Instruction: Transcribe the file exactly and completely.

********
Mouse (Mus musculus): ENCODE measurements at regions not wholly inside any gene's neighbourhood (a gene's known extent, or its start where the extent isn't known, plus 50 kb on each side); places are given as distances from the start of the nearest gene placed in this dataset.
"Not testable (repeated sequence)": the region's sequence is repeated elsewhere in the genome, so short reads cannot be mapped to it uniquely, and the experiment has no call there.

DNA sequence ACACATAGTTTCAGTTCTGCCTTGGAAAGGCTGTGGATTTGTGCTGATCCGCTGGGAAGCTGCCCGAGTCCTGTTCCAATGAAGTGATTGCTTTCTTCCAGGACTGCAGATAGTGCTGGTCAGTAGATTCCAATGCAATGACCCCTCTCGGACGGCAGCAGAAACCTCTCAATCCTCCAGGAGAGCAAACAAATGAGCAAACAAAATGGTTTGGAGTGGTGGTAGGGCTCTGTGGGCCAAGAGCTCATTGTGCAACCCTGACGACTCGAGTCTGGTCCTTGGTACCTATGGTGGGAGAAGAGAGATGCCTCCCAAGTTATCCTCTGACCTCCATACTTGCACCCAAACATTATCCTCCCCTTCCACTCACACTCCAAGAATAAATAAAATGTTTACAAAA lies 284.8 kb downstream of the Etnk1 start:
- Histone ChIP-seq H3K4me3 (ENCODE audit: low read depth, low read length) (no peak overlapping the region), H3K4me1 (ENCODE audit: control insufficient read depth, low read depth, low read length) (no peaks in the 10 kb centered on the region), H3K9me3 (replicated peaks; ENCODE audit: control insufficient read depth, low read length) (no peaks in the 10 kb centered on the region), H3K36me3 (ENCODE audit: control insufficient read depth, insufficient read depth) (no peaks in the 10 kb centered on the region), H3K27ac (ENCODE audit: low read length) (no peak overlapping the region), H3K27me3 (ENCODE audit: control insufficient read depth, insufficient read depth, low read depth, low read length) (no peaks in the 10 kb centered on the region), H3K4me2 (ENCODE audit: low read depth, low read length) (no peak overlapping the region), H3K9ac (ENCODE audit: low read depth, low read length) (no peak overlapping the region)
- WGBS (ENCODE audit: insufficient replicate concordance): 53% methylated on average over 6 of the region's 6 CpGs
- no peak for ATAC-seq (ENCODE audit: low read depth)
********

Mouse (Mus musculus): ENCODE measurements at regions not wholly inside any gene's neighbourhood (a gene's known extent, or its start where the extent isn't known, plus 50 kb on each side); places are given as distances from the start of the nearest gene placed in this dataset.
"Not testable (repeated sequence)": the region's sequence is repeated elsewhere in the genome, so short reads cannot be mapped to it uniquely, and the experiment has no call there.

DNA sequence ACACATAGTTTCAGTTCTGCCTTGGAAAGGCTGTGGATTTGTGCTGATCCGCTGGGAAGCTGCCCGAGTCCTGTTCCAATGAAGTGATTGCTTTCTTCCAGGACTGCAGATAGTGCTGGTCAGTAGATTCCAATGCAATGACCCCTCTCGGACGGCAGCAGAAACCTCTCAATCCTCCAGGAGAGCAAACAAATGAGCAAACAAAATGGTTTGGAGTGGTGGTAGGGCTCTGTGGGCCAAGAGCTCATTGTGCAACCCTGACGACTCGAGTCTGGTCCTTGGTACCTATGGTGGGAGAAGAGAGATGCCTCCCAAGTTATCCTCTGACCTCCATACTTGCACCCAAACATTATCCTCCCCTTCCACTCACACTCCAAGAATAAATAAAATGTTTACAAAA lies 284.8 kb downstream of the Etnk1 start:
- Histone ChIP-seq H3K4me3 (ENCODE audit: low read depth, low read length) (no peak overlapping the region), H3K4me1 (ENCODE audit: control insufficient read depth, low read depth, low read length) (no peaks in the 10 kb centered on the region), H3K9me3 (replicated peaks; ENCODE audit: control insufficient read depth, low read length) (no peaks in the 10 kb centered on the region), H3K36me3 (ENCODE audit: control insufficient read depth, insufficient read depth) (no peaks in the 10 kb centered on the region), H3K27ac (ENCODE audit: low read length) (no peak overlapping the region), H3K27me3 (ENCODE audit: control insufficient read depth, insufficient read depth, low read depth, low read length) (no peaks in the 10 kb centered on the region), H3K4me2 (ENCODE audit: low read depth, low read length) (no peak overlapping the region), H3K9ac (ENCODE audit: low read depth, low read length) (no peak overlapping the region)
- WGBS (ENCODE audit: insufficient replicate concordance): 53% methylated on average over 6 of the region's 6 CpGs
- no peak for ATAC-seq (ENCODE audit: low read depth)